Russia's National Antiterrorism Committee (NAC) in the North Caucasus Republic of Kabardino-Balkaria has said that a man shot dead by police in the republic's capital, Nalchik, on January 18 had previously fought in Syria.
Russia's Interfax news agency reported on January 18 that "up to two militants" who had barricaded themselves into a residential unit in Nalchik had been "eliminated."
An unnamed official from the Kabardino-Balkaria security forces later named the man as 21-year-old Nalchik resident Alikhan Tochiyev.
Tochiyev was not on the federal wanted list, but investigators had information that he had returned from Syria at the end of 2014, after participating in the fighting there for an unspecified period of time, according to Russian newspaper Kommersant.
Earlier, reports quoted the NAC as saying that one of the alleged militants shot dead by police was a Kabardino-Balkaria resident who had participated in fighting in Syria and had been trained in mines and explosives. The reports said that the gunman had been found by police in the Michurinets garden community in southwestern Nalchik as part of a search operation against criminal gangs in the republic.
The reports cited NAC as saying that the security authorities had discovered firearms, ammunition, and grenades in the country cottage where the gunman had been hiding, as well as "a clandestine laboratory for manufacturing explosive devices, a significant amount of explosives, ready-for-use improvised explosive devices and their actuating mechanisms."
While the news reports did not say which group the man had allegedly fought and trained with in Syria, some of the details provided by the NAC offer a number of possible clues.
The NAC said that the gunman had been sent to the republic by "ringleaders of the banned international terrorist organization, the Caucasus Emirate."
The Caucasus Emirate militant group is based in the North Caucasus and calls for an Islamic state based on Shari'a law in place of the existing republics.
The group also has developed an "official" branch in Syria, known as Jaish al-Muhajireen wal-Ansar (JMA). Led by Salakhuddin Shishani, an ethnic Kist from Georgia's Pankisi Gorge, JMA is an Islamist faction based in Aleppo province but with an additional presence in Syria's Idlib and Latakia provinces.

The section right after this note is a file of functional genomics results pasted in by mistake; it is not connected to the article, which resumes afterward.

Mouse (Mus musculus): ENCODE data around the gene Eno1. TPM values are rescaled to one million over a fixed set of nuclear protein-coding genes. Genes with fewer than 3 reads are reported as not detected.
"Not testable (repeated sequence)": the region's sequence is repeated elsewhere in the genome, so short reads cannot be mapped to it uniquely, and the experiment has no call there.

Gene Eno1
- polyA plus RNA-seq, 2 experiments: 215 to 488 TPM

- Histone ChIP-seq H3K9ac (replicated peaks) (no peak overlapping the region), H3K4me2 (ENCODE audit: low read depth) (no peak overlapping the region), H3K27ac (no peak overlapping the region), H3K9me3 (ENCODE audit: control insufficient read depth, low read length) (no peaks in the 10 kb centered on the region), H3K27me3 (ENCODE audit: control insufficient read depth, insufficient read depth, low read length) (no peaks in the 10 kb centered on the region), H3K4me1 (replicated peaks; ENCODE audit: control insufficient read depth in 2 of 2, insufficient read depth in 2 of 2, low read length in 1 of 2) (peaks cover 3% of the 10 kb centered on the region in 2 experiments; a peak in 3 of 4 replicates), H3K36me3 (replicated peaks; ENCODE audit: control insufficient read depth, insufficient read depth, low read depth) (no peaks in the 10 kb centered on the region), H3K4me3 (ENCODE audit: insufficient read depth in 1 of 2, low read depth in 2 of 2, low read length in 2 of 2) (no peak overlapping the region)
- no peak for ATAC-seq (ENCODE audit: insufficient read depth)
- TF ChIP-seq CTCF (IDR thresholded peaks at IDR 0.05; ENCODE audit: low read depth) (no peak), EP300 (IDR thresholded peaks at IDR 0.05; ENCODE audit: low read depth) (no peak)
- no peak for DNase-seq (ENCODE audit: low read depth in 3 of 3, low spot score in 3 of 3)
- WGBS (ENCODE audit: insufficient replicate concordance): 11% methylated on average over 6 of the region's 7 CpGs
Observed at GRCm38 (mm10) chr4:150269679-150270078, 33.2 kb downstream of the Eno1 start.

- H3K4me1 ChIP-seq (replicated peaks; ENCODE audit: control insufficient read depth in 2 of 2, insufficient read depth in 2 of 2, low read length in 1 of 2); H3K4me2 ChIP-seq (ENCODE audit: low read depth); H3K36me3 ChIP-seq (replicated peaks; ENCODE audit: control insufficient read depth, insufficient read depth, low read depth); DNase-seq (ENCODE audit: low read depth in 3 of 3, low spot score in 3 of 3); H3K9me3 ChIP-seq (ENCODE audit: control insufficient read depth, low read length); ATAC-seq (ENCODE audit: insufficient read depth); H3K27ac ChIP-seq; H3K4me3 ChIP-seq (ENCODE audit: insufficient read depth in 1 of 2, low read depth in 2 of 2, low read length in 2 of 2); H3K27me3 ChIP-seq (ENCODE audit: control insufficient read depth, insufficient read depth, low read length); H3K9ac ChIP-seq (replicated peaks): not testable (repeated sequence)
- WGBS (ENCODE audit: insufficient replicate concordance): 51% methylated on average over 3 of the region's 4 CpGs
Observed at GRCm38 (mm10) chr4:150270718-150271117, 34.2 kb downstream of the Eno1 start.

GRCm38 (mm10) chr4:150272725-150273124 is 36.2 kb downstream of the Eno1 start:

The group, which is independent but fights alongside other Islamist factions including Syria's Al-Qaeda affiliate Jabhat al-Nusra, was originally led by another Kist, Umar Shishani, who left JMA to join the Islamic State group in December 2013. Since that time, JMA and the Islamic State group have been increasingly bitter rivals, even though both groups include militants from the North Caucasus and other Russian-speaking areas.
Kabardino-Balkaria Militants In Syria
There is evidence to show that a number of militants from Kabardino-Balkaria are fighting in Syria.
In November, a court in Kabardino-Balkaria sentenced a 22-year-old man to four years in a penal colony for fighting there. The man, named as Murat Nagoyev, is alleged to have traveled to Syria via Egypt and Turkey in October 2012.
Nagoyev pleaded guilty to being in Syria but claimed that he had gone there to protect ethnic Circassian women and children. Syria has had an ethnic Circassian community since the 1860s, and since the Syrian civil war began about 1,000 of the country's Circassians have fled as refugees to Kabardino-Balkaria.
In addition to Nagoyev, reports from October 2014 have said that another Kabardino-Balkaria man has been suspected of involvement in the fighting in Syria. The man, who has not been named, is thought to have also traveled to Syria via Egypt.
The reports of the police shooting of the Kabardino-Balkaria man come amid increasing fears in the Russian Federation about the threat of blowback from Russian nationals returning from Syria.
On January 16, Ilya Rogachev, the head of the Russian Foreign Ministry's Department for New Challenges and Threats, warned that IS militants were "spreading out throughout the world and pose a serious threat" to their home countries.
Rogachev also insisted that the number of militants from Russia's North Caucasus fighting with Islamic State was "not as many...as it is acceptable to imagine."
-- Joanna Paraszczuk
NOTE: This article has been updated since it was first published to include the name of the suspected militant and other details regarding his activities.